A Star Called Henry
I mentioned before that I found this story very depressing at about 100 pages in. I also mentioned that it was very well written and provided a very realistic picture of Dublin in the early 1900’s, especially in the poor areas. These things continued to be true throughout the course of the novel.
It may have gotten slightly less depressing, but that’s really hard for me to say objectively. That’s because of the thing that I talked about in my last post. I just didn’t feel anything at all towards the end, unless you count interest in the writing-related aspects, like appreciation for Doyle’s style and techniques. It was, as I said, very well written, and I developed a kind of appreciation for it in that respect. My favorite scene is related to that aspect of it, but since, it comes near the end, I’ll share that in a separate post under my Spoilers section.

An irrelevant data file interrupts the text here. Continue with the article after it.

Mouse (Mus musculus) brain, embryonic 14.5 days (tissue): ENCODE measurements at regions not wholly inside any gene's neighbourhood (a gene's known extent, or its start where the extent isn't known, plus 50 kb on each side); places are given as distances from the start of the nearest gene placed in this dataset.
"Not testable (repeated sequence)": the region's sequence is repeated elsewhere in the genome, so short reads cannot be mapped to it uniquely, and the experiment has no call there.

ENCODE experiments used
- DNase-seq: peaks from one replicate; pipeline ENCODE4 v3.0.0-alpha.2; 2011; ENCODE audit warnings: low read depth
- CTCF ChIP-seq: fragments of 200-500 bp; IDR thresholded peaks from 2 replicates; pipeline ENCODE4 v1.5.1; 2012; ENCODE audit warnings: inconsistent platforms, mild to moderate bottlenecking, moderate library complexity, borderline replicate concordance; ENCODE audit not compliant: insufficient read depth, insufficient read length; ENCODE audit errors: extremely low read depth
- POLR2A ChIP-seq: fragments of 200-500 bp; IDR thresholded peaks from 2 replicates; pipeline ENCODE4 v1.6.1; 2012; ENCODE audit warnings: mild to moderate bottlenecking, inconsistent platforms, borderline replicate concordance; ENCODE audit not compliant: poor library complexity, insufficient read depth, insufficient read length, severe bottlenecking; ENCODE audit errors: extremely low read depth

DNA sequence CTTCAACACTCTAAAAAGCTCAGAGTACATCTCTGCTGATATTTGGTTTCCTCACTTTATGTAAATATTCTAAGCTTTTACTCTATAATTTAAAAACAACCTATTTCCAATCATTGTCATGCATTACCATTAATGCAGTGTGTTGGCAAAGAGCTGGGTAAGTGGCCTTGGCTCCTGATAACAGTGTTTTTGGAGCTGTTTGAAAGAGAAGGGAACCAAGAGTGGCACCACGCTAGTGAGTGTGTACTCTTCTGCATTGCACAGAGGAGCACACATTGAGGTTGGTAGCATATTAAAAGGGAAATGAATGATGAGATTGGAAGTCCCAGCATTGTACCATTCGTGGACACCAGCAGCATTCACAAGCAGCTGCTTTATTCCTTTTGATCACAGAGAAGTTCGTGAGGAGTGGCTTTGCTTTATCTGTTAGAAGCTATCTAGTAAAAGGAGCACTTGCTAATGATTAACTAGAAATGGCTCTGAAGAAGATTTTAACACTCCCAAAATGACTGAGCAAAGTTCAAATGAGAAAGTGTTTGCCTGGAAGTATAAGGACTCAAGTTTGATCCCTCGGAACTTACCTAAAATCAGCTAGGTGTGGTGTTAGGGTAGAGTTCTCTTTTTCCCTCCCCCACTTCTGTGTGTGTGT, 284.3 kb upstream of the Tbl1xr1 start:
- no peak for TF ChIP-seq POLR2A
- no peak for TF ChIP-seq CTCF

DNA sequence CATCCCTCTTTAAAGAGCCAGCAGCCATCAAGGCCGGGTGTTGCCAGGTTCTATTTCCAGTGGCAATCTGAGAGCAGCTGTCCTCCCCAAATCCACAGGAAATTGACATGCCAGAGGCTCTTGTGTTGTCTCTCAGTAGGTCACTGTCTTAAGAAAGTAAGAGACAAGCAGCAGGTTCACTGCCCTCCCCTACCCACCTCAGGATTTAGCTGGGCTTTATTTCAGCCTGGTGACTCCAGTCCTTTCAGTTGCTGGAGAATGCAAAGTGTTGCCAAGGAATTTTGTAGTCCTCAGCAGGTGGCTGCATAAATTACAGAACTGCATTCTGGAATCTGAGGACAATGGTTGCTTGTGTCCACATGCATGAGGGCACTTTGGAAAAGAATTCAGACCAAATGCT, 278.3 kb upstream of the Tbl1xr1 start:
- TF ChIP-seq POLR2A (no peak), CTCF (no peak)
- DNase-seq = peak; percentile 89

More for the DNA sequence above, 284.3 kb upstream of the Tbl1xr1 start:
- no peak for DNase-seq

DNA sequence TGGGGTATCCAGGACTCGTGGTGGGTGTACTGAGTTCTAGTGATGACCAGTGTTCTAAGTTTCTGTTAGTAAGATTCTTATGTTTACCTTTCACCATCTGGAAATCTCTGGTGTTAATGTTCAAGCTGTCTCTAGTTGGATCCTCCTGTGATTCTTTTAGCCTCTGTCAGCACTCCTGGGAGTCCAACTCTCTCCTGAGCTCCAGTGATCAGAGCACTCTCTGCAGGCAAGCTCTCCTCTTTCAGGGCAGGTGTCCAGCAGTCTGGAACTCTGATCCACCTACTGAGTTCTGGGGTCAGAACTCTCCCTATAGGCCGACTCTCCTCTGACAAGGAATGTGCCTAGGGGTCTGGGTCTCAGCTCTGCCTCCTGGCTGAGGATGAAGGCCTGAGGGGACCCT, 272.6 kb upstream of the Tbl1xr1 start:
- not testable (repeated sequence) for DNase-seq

Beyond that, I honestly can’t say that I enjoyed it that much. I didn’t really like any of the characters, although I did feel sorry for Melody (Henry’s mother) and for Henry in the beginning because they had such hard lives.
This is another book where it would help to know a bit of Irish history, particularly Easter 1916 and the Irish Civil War. If you’re interested in reading historical fiction dealing with Ireland during this time, you may enjoy it more than I did. It’s not a bad book at all, it just wasn’t for me personally.